How to build a ferry: putting the pieces together
Walking into the office, Kate Tupper-England looked very little like the welder-dancer from Flashdance. Aside from the difference in hairstyles (no 80s curls on Tupper-England), there was also not a smudge of dirt to be seen.
Tupper-England had just finished a ten-day welding stint and was now looking forward to four days of freedom that would start with a visit to a spa.
The local welder has been busy working on the ferry being built down past the sewage treatment plant on the north side of Nakusp. Waterbridge Steel now has around 50 people working to get the ferry ready for its summer launch date this year and for actual service in May 2014. Workers have been hired out of Selkirk College programs as well as farther abroad, with some coming from the Okanagan.
For Tupper-England, the experience has been an opportunity to learn as well as be part of building something cool. Not only has she been picking up boat lingo (“It helps with Star Trek,” she told me) but she’s also been getting a ton of inspiration for her art.
“All the shapes that come with building a boat, they’re in my mind,” she said. “I’m finding this boat so inspiring.” Tupper-England compares being inside the ferry as it’s being built as like being inside a giant whale skeleton. Even the colour of the red oxide rust has sparked something in the artist.
“It’s the colour of birth and death,” said Tupper-England, telling me that when they died, ancient people were painted this colour and then put in the ground.
And, one of the best things about building the ferry is building something that will be used by people for a long time.
“You’ll get to ride it forever,” she said, noting that although lots of people don’t like the ferry, she loves it.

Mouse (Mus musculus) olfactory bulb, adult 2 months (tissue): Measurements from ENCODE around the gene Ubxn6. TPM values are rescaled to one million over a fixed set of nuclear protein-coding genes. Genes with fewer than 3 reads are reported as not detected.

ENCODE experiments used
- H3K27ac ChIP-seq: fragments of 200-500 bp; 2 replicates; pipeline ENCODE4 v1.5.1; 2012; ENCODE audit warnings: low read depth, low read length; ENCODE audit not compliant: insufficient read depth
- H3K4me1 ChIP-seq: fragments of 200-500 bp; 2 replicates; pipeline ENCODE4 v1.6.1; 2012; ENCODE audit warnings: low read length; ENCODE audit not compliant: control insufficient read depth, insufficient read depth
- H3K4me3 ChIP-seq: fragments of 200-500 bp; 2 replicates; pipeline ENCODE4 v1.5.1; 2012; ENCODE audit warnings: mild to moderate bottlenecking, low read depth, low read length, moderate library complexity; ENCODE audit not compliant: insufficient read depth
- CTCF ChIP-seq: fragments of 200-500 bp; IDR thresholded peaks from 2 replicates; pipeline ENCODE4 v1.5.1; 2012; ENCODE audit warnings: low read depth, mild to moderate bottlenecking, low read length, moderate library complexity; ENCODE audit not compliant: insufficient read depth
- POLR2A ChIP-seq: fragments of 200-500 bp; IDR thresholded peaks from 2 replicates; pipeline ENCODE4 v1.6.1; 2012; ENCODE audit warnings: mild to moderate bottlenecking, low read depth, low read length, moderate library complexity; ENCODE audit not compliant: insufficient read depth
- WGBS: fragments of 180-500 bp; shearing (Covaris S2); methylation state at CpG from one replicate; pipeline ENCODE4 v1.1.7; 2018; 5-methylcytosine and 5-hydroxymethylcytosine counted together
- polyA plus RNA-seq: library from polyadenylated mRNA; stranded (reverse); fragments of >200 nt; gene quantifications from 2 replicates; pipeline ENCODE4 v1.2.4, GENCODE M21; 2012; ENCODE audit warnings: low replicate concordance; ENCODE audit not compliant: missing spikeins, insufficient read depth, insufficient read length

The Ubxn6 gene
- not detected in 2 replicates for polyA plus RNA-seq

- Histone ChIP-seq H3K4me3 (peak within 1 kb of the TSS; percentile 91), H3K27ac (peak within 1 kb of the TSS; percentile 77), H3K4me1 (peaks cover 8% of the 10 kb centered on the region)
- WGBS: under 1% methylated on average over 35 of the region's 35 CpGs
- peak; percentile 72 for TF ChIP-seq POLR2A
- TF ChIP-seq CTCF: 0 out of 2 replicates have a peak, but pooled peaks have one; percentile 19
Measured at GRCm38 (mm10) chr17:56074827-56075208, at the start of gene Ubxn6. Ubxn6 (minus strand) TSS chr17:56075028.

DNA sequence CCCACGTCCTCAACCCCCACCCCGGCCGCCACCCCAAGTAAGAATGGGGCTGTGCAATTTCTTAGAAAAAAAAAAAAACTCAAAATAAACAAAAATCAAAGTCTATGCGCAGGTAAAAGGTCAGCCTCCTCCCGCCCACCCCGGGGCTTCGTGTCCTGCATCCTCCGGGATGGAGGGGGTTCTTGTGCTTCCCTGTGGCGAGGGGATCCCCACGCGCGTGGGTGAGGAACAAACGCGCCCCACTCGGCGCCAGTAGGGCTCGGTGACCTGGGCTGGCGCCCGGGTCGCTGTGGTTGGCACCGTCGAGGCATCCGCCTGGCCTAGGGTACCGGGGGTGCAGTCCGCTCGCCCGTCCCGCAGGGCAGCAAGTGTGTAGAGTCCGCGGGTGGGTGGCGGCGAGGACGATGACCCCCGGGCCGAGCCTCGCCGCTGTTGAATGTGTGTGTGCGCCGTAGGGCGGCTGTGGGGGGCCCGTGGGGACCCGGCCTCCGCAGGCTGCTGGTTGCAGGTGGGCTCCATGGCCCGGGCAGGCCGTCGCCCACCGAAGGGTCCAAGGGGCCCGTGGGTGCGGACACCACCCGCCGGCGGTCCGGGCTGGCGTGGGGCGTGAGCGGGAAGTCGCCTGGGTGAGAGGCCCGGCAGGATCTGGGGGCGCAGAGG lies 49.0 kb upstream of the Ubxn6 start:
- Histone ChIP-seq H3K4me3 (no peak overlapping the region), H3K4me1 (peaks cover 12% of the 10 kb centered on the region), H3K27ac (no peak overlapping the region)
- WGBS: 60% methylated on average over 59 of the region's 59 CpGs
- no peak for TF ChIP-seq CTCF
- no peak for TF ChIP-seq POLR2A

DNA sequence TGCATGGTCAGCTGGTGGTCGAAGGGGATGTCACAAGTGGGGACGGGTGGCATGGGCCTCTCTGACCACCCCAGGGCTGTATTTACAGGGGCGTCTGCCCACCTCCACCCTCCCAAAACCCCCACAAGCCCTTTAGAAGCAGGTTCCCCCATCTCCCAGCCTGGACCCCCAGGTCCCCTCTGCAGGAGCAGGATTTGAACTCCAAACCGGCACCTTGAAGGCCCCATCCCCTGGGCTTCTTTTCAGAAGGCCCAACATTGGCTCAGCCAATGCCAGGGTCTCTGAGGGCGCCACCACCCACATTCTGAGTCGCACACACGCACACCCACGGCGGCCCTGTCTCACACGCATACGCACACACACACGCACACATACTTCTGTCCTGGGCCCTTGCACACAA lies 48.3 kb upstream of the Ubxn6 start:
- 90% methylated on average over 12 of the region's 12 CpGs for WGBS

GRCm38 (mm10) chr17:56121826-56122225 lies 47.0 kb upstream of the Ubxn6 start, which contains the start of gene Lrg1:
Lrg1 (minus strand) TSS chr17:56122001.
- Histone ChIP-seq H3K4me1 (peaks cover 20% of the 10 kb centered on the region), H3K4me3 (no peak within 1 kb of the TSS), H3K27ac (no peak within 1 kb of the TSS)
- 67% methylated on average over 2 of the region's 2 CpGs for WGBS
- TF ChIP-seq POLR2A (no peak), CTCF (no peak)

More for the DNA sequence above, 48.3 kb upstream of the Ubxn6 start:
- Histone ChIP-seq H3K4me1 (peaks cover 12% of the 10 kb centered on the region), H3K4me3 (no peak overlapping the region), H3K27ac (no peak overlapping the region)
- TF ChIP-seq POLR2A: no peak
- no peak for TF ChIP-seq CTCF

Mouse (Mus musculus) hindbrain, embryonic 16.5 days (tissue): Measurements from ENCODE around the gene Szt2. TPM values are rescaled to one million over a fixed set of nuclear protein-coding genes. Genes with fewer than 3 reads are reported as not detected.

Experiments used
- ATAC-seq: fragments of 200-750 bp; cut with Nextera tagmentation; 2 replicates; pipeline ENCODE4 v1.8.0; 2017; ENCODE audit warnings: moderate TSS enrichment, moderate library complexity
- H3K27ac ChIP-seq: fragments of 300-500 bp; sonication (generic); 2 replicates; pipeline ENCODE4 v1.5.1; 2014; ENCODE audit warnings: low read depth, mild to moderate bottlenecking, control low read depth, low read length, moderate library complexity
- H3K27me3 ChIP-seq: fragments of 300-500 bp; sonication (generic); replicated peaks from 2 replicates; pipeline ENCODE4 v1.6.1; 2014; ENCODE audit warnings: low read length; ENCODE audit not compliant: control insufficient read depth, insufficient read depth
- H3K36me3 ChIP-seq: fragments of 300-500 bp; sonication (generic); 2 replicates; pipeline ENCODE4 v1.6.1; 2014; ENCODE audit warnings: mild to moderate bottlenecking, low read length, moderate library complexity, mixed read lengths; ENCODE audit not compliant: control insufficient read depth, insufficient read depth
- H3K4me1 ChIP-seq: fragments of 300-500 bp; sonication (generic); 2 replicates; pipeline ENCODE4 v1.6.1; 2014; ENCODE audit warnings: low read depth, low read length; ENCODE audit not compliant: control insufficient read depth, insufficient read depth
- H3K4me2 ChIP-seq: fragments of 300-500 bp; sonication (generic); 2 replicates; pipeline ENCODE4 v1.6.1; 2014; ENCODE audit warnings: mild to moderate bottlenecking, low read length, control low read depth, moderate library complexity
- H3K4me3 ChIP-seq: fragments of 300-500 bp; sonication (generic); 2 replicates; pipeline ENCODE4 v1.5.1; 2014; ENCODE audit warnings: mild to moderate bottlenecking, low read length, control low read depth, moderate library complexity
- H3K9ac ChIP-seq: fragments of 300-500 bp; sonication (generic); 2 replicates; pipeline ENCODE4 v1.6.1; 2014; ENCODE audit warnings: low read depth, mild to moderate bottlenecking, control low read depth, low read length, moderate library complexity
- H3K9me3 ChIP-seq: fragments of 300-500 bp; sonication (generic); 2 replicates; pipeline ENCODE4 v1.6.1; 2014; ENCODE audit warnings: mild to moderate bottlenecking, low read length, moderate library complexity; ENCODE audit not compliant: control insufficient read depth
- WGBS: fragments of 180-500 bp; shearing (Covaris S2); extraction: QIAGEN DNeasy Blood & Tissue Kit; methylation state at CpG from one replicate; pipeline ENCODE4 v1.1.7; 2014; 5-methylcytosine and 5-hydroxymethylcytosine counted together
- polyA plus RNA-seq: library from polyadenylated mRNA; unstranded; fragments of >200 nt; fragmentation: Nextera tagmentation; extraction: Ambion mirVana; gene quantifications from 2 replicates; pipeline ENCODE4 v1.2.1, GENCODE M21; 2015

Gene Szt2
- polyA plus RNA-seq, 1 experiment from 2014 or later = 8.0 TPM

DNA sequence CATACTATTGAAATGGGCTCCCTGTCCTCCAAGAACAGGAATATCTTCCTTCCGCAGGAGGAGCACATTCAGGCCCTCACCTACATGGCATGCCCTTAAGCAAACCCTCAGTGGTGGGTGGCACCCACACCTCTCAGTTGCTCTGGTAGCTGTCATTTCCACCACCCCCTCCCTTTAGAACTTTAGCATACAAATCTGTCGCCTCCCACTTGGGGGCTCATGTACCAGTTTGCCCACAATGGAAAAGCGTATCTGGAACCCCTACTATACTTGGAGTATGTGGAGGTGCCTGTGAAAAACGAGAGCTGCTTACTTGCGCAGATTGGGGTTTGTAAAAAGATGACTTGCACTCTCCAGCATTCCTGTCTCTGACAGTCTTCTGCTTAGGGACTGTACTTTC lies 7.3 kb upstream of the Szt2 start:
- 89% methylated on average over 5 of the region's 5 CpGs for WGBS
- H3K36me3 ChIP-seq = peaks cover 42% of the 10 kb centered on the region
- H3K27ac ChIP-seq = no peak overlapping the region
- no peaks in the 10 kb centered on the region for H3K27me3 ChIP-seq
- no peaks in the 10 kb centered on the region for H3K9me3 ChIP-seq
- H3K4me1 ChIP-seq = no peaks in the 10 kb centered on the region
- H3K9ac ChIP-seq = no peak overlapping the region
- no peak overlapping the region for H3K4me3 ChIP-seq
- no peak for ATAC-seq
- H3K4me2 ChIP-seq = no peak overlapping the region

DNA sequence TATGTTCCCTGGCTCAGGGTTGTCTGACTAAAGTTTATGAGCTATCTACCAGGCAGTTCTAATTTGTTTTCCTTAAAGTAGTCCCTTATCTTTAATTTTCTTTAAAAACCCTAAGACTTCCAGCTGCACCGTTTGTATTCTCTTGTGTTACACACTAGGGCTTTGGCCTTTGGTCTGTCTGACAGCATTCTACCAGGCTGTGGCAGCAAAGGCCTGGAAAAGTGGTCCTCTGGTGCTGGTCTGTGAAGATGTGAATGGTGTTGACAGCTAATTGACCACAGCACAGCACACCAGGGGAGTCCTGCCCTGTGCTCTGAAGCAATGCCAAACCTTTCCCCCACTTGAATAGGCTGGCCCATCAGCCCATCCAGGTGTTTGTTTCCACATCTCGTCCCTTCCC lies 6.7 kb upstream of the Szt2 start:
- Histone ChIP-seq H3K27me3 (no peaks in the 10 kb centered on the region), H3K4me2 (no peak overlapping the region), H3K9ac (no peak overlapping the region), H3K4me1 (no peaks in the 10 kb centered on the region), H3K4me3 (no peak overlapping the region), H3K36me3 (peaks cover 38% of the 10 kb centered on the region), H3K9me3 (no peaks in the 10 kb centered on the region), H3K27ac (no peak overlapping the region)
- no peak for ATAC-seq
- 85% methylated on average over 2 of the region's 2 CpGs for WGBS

The ferry is like a giant 3D puzzle; each piece is delivered from Vancouver cut to shape and numbered. From there, the workers assemble the vessel from the plans. For her part, the Nakusp welder is really loving working with the fitters, who take each piece and fit it where it’s supposed to go; she then tacks them on with her torch.
The site is a busy, convivial place, says Tupper-England who says the whole crew feels like a bunch of brothers.
“Every single one of my bosses is so great,” she said. “It’s a good feeling. As a girl you wonder how’s this going to be. It wasn’t a problem.”
The work is physically demanding, which has meant the welder keeps building muscle, but she also knows when not to push it. If she knows she can’t lift something, she calls for a hand.
“There’s a lot going on but I feel very safe and trust every single person,” she commented.
Waterbridge owner John Harding is happy to have her as one of the three women on site.
“I’ve heard big things about her,” he said, referring to her reputation as an award-winning artist. “We enjoy having her.”
Everything is going swimmingly as far as being on schedule for construction, said Harding, with launch and service times right on track. When the puzzle is fully assembled, there will be in excess of two million pounds of steel floating in the water.